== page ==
During the Vietnam War, giants such as Union Carbide, General Electric, Armco Steel, Bryant Chucking Grinder, and Control Data were just the wealthiest of American capitalists with regular deals in building Soviet industry. This was in 1973, and every bit of it was approved by Johnson and Nixon during the war.
By the 1950s, the Soviets had educated enough of their own in Western methods of production such that they achieved a great deal of independence in most every sector of the economy. Regardless, the USSR was fed on a constant stream of food from American capitalists; American universities praised the USSR as a matter of course (or some form of socialism); and all major capitalists enterprises were invested in the USSR and satellite states. Both before and after Stalin’s Great Purges, the U.S. was contributing massively to the Soviet industrialization drive and the creation of its “experimental” economy. When the Cold War got hot, such as during the Vietnam conflict, Washington was never motivated by “anti-Communism” but the fear in the breasts of American business that if China and Russia were to combine forces, the U.S. might become superfluous.
- New York Journal—American, February 3, 1949.
- Overmann, Congressional Record, 294, 304; all pages come from the Report itself.
- Ibid., p. 112.
- Ibid., 777.
- Luke, TW (1983), “The Proletarian Ethic and Soviet Industrialization,” American Political Science Review 77 (3): 588-601, drawing from Antony Sutton, The Best Enemy Money Can Buy (Montana: Liberty House Press, 1986, Dauphin Publications, 1991),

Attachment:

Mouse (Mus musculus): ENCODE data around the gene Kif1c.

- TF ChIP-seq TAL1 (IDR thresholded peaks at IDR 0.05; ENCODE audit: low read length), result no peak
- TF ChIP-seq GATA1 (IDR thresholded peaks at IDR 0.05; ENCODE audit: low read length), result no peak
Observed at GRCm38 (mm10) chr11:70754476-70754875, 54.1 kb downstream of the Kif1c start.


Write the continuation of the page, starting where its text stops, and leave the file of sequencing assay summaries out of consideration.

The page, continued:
- Ibid., 339-340, also drawing on Sutton.
- Chase-Dunn, C, “Socialist States in the Capitalist World Economy,” Social Problems 27(5), 1980: 505-525.
- See Sutton, The Best Enemy Money Can Buy.
- See Berliner, The Innovation Decision in Soviet Industry (Cambridge, MA: MIT Press, 1976).
- All evidence from the State or Commerce Departments has not been declassified. Only through insistent demands have these documents been granted to the public. It is highly likely that the unclassified papers from 70 years ago are largely detailed agreements between American capital and the Soviet Union.
- U.S. State Dept. Decimal File, 861.5017, Living Conditions/456, Report No. 665, Helsingfors, April 2, 1932
- Sutton, Western Technology and Soviet Economic Development: 1945–1965, Chapter 4 (Stanford, CA: The Hoover Institution, 1973).
- Washington Post, Feb. 2, 1918.
- S. A. Aleksandrov, Politicheskaia istoriia zarubezhnoi Rossii, http://www.rovs.atropos.spb.ru/index.php?view=publication&mode=text&id=17, translation by the author.
- Luke, “The Proletarian Ethic and Soviet Industrialization,” American Political Science Review 77 (3), 1983: 588-601.
- Erikson, 1991.
- There is no evidence that any law against such a practice existed. Even if it did, it would have made little difference, since the technology would have already been transferred.
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Source: Praxis Mag